Pacific Union College’s Biology Club sponsored a work bee Sunday, February 27, in which 16 students, staff, and faculty members volunteered with the Berryessa Trails and Conservation organization to help restore the wildlife habitat of local Lake Berryessa.
The group gathered to remove weeds, such as star thistle and fennel, and replace them with plants that are native to the area, such as foothill pine trees, manzanita, leather and scrub oak, and coyote brush, on the northwestern side of Lake Berryessa. They learned about the process of habitat restoration through hands-on experience.
“We’re hoping this is the first of many partnerships between PUC and conservation organizations,” says biology professor and club sponsor Aimee Wyrick. She believes that such activities provide valuable opportunities for PUC students, especially environmental studies majors.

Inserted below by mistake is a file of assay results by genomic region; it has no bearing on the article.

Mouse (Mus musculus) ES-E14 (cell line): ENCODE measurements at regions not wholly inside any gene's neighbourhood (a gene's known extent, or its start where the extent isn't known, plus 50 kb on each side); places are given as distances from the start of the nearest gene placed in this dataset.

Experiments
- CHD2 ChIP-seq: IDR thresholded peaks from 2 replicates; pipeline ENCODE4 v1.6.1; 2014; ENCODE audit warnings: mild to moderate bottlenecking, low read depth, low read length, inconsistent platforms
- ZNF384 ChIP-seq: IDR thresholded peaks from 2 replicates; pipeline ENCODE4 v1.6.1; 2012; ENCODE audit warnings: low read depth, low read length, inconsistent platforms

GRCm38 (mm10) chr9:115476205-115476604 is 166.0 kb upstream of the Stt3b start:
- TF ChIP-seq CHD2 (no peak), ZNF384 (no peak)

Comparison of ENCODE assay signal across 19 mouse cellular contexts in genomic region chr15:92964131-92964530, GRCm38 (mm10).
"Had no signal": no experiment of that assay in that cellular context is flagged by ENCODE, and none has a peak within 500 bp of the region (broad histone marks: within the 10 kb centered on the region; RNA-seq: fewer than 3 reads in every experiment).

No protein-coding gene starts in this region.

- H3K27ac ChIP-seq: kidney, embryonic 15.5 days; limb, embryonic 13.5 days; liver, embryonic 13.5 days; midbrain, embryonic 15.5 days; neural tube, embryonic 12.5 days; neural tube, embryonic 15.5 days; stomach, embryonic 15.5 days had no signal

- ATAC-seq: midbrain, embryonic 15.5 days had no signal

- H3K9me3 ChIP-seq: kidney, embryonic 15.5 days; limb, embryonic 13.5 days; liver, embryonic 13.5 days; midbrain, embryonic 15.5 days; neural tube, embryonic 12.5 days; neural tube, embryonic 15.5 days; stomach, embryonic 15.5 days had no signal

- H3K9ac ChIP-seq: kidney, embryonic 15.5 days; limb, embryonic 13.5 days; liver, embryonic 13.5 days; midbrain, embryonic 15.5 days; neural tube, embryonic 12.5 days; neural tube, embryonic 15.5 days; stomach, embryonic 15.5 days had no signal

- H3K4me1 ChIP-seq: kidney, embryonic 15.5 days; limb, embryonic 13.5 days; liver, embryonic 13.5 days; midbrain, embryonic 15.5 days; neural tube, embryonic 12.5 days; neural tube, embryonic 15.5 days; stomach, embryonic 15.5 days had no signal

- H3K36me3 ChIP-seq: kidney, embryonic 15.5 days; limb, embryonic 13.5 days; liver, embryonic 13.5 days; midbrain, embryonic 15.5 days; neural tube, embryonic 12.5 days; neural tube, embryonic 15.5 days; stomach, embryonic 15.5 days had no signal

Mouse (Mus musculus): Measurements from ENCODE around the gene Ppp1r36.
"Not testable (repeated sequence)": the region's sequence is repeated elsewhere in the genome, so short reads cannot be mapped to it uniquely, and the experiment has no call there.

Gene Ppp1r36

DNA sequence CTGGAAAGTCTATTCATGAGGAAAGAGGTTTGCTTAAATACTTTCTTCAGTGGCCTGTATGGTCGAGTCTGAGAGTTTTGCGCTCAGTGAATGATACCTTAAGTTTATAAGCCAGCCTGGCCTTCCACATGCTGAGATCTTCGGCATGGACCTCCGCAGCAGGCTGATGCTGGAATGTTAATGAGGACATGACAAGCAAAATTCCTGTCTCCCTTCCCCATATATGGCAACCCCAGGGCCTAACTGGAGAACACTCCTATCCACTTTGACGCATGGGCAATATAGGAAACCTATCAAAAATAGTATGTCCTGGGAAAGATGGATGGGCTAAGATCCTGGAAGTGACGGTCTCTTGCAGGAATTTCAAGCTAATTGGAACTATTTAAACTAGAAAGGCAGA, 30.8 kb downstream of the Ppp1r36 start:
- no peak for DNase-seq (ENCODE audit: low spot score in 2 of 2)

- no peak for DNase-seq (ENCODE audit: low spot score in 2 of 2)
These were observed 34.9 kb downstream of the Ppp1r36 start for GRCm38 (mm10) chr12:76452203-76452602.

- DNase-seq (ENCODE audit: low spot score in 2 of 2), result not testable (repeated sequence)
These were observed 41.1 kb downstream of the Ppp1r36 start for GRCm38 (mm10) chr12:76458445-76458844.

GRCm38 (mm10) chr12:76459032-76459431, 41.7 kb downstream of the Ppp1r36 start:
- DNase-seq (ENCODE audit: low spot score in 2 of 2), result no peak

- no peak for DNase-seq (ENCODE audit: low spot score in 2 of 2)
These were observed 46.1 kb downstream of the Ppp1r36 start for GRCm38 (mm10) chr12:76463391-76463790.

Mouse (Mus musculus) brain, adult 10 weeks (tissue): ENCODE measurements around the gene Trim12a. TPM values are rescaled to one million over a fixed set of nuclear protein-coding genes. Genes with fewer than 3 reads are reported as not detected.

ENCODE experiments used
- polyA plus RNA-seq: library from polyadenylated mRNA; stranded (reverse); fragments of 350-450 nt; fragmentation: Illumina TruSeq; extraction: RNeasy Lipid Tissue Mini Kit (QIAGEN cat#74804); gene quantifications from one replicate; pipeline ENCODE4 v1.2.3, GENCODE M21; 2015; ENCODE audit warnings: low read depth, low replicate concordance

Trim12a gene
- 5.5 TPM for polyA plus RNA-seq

The work bee is part of the initial stage of a larger combined effort between the Bureau of Reclamation, Berryessa Trails and Conservation, and the Audobon California Landowner Stewardship Program to act on the bureau’s commitment to preserve and protect natural resources around the lake. Ultimately, the project will plant more than 100 native trees, shrubs, and grasses to reestablish the lake’s native vegetation and wildlife habitat.
“It was great to work with the conservationists and experience biology outside of the classroom,” says Biology Club president Peter Han. “We did something worthwhile.”
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